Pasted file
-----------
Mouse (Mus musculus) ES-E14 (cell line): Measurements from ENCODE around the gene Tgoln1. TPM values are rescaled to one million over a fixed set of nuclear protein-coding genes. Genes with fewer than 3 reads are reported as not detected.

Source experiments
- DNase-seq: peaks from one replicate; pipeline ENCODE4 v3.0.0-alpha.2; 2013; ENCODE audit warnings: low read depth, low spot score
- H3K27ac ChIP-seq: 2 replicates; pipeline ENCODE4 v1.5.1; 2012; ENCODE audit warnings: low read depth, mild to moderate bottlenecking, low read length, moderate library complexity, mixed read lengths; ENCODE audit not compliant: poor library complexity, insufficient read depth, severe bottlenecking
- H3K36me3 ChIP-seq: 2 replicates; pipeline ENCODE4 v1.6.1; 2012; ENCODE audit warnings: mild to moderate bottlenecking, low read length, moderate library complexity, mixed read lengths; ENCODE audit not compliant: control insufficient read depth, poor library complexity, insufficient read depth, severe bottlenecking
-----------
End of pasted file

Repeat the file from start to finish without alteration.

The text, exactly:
Mouse (Mus musculus) ES-E14 (cell line): Measurements from ENCODE around the gene Tgoln1. TPM values are rescaled to one million over a fixed set of nuclear protein-coding genes. Genes with fewer than 3 reads are reported as not detected.

Source experiments
- DNase-seq: peaks from one replicate; pipeline ENCODE4 v3.0.0-alpha.2; 2013; ENCODE audit warnings: low read depth, low spot score
- H3K27ac ChIP-seq: 2 replicates; pipeline ENCODE4 v1.5.1; 2012; ENCODE audit warnings: low read depth, mild to moderate bottlenecking, low read length, moderate library complexity, mixed read lengths; ENCODE audit not compliant: poor library complexity, insufficient read depth, severe bottlenecking
- H3K36me3 ChIP-seq: 2 replicates; pipeline ENCODE4 v1.6.1; 2012; ENCODE audit warnings: mild to moderate bottlenecking, low read length, moderate library complexity, mixed read lengths; ENCODE audit not compliant: control insufficient read depth, poor library complexity, insufficient read depth, severe bottlenecking